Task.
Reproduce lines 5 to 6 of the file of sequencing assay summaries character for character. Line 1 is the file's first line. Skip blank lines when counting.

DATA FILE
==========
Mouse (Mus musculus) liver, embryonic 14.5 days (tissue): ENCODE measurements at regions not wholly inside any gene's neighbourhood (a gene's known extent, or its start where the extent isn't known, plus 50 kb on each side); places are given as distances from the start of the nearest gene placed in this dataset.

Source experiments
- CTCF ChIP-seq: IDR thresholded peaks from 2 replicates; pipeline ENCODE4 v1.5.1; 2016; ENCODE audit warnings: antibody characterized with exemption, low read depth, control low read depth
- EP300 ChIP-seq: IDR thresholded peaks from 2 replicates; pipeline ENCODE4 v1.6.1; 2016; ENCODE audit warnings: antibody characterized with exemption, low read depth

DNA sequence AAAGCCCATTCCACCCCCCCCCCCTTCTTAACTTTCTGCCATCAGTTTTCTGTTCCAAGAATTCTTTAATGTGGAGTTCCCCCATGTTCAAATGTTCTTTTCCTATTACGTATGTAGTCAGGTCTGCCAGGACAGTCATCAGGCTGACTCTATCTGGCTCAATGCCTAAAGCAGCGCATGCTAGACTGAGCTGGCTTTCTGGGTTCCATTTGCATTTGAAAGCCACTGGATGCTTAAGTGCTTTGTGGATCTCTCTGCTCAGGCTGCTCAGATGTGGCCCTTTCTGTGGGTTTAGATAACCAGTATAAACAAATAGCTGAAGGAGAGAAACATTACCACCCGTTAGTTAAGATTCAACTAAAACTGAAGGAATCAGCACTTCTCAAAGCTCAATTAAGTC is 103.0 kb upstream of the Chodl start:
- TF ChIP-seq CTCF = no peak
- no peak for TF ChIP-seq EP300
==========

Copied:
DNA sequence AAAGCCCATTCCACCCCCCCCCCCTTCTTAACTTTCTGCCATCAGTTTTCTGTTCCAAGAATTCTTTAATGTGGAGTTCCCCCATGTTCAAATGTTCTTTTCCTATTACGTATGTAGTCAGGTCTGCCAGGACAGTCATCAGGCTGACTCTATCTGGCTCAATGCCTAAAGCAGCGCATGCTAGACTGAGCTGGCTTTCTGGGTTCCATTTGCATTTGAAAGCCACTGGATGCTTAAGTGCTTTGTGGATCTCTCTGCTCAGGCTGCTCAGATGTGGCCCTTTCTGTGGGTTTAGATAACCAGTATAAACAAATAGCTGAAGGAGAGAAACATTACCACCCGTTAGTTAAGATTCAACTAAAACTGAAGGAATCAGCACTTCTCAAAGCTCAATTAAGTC is 103.0 kb upstream of the Chodl start:
- TF ChIP-seq CTCF = no peak